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Best observational evidence of first-generation stars in the universe

A bright, distant galaxy shows evidence of harboring these massive, previously purely theoretical stars that were the creators of the elements necessary to forge the cosmos we see today.
RELATED TOPICS: GALAXIES | STARS
Artist’s impression shows CR7 a very distant galaxy discovered using ESO’s Very Large Telescope.
This artist’s impression shows CR7, a distant galaxy discovered using ESO’s Very Large Telescope. It is by far the brightest galaxy yet found in the early universe, and there is strong evidence that examples of the first generation of stars lurk within it. These massive, brilliant, and previously purely theoretical objects were the creators of the first heavy elements in history — the elements necessary to forge the stars around us today, the planets that orbit them, and life as we know it. This newly found galaxy is three times brighter than the brightest distant galaxy known up to now.
ESO/M. Kornmesser
Astronomers using the European Southern Observatory’s (ESO) Very Large Telescope (VLT) have discovered the brightest galaxy in the early universe and found strong evidence that examples of the first generation of stars lurk within it. These massive, brilliant, and previously purely theoretical objects were the creators of the first heavy elements in history — the elements necessary to forge the stars around us today, the planets that orbit them, and life as we know it. The newly found galaxy, labeled CR7, is three times brighter than the brightest distant galaxy known up to now.

Astronomers have long theorized the existence of a first generation of stars — known as Population III stars — that were born out of the primordial material from the Big Bang. All the heavier chemical elements — such as oxygen, nitrogen, carbon and iron, which are essential to life — were forged in the bellies of stars. This means that the first stars must have formed out of the only elements to exist prior to stars: hydrogen, helium, and trace amounts of lithium.

These Population III stars would have been enormous — several hundred or even a thousand times more massive than the Sun — blazing hot, and transient — exploding as supernovae after only about 2 million years. But until now the search for physical proof of their existence had been inconclusive.

A team led by David Sobral from the Institute of Astrophysics and Space Sciences, the Faculty of Sciences of the University of Lisbon in Portugal, and Leiden Observatory in the Netherlands has now used ESO’s Very Large Telescope (VLT) to peer back into the ancient universe to a period known as reionization, approximately 800 million years after the Big Bang. Instead of conducting a narrow and deep study of a small area of the sky, they broadened their scope to produce the widest survey of distant galaxies ever attempted.

Their expansive study was made using the VLT with help from the W. M. Keck Observatory and the Subaru Telescope as well as the NASA/ESA Hubble Space Telescope. The team discovered and confirmed a number of surprisingly bright young galaxies. One of these, labeled CR7, was an exceptionally rare object, by far the brightest galaxy ever observed at this stage in the universe. With the discovery of CR7 and other bright galaxies, the study was already a success, but further inspection provided additional exciting news.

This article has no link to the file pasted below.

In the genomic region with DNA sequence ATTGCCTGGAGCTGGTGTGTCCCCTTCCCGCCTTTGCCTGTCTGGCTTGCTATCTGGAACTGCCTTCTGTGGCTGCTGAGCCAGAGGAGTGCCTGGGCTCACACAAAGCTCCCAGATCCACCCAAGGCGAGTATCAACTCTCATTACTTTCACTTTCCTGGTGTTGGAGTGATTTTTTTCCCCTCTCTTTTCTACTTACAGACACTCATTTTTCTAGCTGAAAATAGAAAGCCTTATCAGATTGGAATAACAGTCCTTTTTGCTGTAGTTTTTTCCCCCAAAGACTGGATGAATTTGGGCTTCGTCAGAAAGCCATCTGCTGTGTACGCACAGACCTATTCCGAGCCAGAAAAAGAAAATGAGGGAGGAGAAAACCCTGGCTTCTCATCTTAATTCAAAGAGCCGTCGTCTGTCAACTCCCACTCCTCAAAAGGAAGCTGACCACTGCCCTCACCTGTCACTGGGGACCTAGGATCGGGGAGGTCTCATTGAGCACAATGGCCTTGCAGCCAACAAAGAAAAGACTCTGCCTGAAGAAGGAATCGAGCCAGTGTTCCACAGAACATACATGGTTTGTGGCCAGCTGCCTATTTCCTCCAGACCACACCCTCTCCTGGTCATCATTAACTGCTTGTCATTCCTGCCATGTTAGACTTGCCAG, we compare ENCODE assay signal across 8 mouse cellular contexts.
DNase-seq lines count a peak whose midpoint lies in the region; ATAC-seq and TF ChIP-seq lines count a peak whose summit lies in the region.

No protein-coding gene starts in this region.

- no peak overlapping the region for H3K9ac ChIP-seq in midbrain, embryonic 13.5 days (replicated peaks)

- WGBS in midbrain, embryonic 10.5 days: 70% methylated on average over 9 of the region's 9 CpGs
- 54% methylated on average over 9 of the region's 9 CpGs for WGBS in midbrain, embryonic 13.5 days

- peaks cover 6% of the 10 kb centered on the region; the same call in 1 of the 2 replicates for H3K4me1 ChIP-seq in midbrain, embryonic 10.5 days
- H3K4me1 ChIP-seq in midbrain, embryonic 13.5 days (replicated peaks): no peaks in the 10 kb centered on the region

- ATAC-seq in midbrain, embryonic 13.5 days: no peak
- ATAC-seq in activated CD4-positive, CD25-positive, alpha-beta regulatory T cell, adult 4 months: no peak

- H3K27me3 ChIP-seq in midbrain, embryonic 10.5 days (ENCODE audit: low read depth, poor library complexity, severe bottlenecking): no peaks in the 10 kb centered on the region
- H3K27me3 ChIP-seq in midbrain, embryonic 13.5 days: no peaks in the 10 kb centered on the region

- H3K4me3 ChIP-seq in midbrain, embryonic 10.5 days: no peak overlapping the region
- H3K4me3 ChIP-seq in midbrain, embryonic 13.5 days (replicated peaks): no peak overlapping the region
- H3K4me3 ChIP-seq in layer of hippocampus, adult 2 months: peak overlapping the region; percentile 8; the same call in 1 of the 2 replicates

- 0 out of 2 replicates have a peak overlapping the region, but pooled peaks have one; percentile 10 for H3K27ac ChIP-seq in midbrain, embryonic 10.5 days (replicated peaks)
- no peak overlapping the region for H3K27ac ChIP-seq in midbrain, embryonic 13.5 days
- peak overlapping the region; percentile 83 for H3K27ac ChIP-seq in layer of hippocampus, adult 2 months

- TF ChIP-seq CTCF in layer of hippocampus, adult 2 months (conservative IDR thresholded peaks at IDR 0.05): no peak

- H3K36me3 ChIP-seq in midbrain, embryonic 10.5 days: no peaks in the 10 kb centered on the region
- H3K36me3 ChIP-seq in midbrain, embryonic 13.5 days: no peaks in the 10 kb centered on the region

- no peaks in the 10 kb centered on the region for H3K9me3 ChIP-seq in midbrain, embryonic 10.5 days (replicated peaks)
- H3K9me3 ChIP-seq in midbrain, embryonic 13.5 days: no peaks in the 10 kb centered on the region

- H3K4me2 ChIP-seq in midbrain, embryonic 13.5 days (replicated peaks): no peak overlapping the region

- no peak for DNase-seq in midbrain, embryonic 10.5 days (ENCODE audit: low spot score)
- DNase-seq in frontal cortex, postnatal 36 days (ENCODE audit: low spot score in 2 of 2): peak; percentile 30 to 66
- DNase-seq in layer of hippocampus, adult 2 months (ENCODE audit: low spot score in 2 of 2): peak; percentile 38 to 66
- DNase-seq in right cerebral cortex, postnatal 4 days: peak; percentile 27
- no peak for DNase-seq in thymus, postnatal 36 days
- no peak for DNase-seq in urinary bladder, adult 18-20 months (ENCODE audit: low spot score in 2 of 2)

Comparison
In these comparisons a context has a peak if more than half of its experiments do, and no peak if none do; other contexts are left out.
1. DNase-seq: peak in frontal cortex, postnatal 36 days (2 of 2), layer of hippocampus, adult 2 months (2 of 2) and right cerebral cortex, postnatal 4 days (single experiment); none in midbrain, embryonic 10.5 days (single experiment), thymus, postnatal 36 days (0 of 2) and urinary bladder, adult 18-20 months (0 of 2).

The X-shooter and SINFONI instruments on the VLT found strong ionized helium emission in CR7 but surprisingly no sign of any heavier elements in a bright pocket in the galaxy. This meant the team had discovered the first good evidence for clusters of Population III stars that had ionized gas within a galaxy in the early universe.

“The discovery challenged our expectations from the start,” said David Sobral, “as we didn’t expect to find such a bright galaxy. Then, by unveiling the nature of CR7 piece by piece, we understood that not only had we found by far the most luminous distant galaxy, but also started to realize that it had every single characteristic expected of Population III stars. Those stars were the ones that formed the first heavy atoms that ultimately allowed us to be here. It doesn’t really get any more exciting than this.”

Within CR7, bluer and somewhat redder clusters of stars were found, indicating that the formation of Population III stars had occurred in waves as had been predicted. What the team directly observed was the last wave of Population III stars, suggesting that such stars should be easier to find than previously thought: They reside among regular stars in brighter galaxies, not just in the earliest, smallest, and dimmest galaxies, which are so faint as to be extremely difficult to study.

Team member Jorryt Matthee concluded: “I have always wondered where we come from. Even as a child I wanted to know where the elements came from: the calcium in my bones, the carbon in my muscles, the iron in my blood. I found out that these were first formed at the very beginning of the universe by the first generation of stars. With this discovery, remarkably, we are starting to actually see such objects for the first time.”

Further observations with the VLT, ALMA, and the NASA/ESA Hubble Space Telescope are planned to confirm beyond doubt that what has been observed are Population III stars and to search for and identify further examples.
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